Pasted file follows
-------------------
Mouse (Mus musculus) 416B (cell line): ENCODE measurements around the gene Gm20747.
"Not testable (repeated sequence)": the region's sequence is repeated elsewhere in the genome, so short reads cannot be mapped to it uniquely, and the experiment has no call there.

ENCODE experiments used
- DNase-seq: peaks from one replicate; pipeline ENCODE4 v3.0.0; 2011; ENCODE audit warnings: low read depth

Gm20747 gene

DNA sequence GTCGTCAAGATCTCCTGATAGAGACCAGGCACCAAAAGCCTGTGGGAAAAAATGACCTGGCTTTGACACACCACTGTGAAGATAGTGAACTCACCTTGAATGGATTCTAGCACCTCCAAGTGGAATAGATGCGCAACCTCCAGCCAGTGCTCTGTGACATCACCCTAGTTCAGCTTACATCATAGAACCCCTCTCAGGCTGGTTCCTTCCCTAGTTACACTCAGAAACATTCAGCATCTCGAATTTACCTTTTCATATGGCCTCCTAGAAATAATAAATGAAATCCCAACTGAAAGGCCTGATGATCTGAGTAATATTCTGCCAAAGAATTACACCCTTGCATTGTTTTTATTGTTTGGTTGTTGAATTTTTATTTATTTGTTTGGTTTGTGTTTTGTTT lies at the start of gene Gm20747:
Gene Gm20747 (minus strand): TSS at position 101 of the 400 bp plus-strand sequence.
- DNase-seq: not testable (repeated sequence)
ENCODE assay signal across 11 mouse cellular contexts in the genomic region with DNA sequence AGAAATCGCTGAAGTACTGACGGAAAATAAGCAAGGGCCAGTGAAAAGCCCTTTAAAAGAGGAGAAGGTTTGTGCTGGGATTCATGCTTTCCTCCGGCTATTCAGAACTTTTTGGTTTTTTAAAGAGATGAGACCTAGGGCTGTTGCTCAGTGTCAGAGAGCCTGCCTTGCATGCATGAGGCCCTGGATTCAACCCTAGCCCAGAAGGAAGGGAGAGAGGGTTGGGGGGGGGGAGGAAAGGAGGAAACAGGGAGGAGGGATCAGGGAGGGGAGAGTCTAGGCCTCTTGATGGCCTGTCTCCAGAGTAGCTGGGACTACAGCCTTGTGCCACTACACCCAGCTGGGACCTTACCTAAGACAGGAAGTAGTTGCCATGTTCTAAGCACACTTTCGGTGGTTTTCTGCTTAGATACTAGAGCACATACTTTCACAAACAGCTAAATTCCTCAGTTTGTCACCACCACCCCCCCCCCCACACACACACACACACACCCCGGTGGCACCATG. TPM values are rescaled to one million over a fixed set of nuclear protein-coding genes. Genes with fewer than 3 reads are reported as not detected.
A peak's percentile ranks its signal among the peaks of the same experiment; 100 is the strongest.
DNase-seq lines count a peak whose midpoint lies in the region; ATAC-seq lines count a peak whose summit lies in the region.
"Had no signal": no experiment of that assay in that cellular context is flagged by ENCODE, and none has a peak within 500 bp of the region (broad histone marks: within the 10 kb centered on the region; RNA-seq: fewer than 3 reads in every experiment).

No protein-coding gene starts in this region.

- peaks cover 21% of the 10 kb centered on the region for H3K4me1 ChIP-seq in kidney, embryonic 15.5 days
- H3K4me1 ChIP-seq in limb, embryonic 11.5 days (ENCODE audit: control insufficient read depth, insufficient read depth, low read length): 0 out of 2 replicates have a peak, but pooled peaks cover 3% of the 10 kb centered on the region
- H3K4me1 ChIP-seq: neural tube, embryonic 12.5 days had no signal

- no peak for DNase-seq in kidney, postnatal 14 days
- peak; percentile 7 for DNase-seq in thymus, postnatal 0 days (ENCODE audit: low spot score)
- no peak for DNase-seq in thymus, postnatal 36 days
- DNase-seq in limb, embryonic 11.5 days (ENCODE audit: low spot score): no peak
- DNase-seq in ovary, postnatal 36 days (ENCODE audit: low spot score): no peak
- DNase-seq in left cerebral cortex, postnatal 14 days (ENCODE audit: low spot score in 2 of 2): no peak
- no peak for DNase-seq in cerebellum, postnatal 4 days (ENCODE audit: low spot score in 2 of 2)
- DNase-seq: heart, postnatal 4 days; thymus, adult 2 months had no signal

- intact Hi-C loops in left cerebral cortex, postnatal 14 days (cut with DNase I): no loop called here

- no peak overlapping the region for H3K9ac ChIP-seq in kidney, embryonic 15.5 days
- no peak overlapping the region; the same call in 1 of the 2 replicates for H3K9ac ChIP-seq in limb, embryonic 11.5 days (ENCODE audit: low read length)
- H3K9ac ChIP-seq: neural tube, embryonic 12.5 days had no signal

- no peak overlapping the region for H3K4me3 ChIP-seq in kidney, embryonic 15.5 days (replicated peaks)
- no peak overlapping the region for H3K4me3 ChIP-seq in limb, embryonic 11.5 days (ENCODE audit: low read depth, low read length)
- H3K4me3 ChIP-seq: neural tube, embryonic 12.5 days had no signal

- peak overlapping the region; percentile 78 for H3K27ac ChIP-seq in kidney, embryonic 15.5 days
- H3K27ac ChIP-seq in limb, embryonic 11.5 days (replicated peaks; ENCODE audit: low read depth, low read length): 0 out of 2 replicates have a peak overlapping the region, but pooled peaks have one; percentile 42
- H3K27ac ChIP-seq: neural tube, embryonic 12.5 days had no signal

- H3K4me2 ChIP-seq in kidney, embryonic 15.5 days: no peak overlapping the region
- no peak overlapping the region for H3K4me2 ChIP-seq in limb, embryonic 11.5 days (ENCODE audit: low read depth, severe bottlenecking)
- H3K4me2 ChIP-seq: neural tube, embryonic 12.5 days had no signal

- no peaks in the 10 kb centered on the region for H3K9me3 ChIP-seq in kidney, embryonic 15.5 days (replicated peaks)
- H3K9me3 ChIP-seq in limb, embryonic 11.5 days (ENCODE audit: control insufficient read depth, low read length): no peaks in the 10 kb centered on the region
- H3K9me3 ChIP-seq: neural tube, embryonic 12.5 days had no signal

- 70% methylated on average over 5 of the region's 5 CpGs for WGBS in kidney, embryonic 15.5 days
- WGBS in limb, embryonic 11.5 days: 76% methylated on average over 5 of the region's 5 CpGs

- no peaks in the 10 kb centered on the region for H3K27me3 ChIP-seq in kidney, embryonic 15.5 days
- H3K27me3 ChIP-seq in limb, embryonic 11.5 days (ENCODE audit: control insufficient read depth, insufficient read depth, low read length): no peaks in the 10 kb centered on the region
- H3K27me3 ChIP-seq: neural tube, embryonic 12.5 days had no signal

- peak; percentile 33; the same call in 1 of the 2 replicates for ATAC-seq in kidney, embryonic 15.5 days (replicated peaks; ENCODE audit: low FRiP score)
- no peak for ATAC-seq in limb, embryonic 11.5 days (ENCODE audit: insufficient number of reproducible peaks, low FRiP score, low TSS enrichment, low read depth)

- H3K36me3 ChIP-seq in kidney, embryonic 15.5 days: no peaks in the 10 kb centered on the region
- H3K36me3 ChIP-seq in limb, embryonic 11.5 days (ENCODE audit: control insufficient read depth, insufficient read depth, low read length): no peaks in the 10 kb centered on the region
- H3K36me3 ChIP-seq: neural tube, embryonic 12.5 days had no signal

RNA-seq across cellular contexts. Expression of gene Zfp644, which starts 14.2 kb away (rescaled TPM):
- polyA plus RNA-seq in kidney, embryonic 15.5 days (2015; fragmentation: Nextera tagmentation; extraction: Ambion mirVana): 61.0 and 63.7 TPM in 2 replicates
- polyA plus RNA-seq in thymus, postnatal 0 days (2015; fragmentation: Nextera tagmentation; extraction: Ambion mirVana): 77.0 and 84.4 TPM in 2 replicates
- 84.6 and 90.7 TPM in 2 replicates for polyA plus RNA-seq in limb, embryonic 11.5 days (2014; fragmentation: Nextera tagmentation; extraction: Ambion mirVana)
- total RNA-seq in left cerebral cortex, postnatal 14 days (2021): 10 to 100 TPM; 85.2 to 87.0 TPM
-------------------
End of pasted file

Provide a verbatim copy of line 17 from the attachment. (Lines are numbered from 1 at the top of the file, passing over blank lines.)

- no peak for DNase-seq in kidney, postnatal 14 days